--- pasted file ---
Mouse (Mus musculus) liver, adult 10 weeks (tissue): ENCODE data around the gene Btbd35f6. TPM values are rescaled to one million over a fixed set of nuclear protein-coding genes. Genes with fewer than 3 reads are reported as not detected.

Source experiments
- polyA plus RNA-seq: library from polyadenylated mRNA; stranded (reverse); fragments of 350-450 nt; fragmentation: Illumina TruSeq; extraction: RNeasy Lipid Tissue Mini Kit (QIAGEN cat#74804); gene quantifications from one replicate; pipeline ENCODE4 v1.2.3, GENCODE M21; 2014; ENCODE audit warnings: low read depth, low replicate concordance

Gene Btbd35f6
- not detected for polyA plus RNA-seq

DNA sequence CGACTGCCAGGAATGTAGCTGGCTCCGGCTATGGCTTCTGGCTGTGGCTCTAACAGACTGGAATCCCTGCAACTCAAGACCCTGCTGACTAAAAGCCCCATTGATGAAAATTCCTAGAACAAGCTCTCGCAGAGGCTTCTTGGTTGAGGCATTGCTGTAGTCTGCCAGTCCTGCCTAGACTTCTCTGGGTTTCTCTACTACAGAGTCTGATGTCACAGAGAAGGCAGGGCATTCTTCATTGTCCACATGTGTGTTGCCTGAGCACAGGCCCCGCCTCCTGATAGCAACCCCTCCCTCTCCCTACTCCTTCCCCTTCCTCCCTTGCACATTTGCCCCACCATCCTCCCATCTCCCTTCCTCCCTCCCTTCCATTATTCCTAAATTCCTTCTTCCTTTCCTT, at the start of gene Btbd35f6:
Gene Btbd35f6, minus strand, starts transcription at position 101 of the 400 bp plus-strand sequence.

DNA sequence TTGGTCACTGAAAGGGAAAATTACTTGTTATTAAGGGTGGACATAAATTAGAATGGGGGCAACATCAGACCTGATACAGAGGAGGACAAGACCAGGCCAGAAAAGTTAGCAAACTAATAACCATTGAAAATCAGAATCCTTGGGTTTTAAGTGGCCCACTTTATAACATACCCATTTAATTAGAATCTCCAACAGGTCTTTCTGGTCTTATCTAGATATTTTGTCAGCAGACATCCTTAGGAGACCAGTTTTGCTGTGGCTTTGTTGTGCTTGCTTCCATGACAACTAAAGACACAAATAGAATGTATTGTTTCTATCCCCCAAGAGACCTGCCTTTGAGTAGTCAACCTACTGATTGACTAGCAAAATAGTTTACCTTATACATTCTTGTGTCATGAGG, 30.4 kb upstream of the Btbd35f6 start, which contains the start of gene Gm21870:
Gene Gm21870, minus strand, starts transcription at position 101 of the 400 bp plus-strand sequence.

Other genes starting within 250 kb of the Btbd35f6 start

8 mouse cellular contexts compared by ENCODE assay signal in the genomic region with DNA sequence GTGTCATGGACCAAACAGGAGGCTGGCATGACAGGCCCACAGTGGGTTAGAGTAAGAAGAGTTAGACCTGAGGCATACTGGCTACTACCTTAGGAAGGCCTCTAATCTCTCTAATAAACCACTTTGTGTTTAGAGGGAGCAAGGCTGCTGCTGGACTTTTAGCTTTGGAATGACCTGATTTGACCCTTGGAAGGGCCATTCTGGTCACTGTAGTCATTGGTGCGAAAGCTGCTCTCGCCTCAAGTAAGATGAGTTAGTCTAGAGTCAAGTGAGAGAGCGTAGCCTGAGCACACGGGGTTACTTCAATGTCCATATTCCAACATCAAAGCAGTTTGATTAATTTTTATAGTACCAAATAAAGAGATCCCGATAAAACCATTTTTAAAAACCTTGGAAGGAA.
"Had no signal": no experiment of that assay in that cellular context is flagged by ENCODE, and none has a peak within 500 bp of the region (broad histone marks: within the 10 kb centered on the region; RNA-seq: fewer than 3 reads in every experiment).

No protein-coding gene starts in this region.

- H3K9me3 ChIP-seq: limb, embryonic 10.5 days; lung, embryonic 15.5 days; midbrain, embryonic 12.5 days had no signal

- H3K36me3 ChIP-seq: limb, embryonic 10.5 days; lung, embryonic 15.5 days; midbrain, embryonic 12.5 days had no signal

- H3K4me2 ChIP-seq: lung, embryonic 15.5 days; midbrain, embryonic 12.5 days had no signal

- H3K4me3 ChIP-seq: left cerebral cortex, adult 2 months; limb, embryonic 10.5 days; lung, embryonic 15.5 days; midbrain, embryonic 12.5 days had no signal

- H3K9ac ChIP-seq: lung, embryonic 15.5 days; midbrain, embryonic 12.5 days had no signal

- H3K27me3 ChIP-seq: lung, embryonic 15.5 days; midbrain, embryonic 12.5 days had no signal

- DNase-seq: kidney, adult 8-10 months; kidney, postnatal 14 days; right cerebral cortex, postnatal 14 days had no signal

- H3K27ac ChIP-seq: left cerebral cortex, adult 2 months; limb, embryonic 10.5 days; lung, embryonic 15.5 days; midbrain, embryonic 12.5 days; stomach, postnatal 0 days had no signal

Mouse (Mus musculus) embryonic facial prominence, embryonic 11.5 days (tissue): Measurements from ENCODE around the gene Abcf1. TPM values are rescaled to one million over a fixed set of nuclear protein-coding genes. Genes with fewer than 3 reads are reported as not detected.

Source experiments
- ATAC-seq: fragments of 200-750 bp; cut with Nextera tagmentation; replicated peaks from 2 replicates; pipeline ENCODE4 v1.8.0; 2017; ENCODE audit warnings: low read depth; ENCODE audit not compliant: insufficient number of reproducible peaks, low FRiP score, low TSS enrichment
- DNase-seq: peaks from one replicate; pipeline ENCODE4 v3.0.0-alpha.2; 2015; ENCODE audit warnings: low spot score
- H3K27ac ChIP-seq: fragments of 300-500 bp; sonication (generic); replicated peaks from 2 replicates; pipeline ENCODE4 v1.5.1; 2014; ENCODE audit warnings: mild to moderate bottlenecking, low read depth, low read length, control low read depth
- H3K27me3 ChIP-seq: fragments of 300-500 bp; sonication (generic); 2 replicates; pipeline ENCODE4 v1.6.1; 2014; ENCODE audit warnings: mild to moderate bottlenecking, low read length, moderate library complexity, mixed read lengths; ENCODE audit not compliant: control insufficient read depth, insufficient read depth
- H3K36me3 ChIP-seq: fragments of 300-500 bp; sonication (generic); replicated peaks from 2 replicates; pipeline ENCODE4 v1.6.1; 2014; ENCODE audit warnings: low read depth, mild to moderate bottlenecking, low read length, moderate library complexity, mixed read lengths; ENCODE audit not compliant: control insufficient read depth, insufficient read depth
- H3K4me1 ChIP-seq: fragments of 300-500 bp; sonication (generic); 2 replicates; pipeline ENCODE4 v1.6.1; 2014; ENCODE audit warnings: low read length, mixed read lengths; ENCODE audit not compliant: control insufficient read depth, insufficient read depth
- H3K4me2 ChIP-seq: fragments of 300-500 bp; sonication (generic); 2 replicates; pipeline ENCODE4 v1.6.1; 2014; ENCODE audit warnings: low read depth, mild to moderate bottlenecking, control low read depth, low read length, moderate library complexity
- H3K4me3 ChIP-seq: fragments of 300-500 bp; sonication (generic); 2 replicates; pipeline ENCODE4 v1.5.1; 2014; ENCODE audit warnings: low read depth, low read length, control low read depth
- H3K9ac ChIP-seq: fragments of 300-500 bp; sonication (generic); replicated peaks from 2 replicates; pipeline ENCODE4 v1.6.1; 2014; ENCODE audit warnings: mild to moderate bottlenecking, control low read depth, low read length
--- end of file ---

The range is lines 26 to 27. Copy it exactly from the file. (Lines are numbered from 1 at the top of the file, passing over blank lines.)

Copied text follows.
- H3K27ac ChIP-seq: fragments of 300-500 bp; sonication (generic); replicated peaks from 2 replicates; pipeline ENCODE4 v1.5.1; 2014; ENCODE audit warnings: mild to moderate bottlenecking, low read depth, low read length, control low read depth
- H3K27me3 ChIP-seq: fragments of 300-500 bp; sonication (generic); 2 replicates; pipeline ENCODE4 v1.6.1; 2014; ENCODE audit warnings: mild to moderate bottlenecking, low read length, moderate library complexity, mixed read lengths; ENCODE audit not compliant: control insufficient read depth, insufficient read depth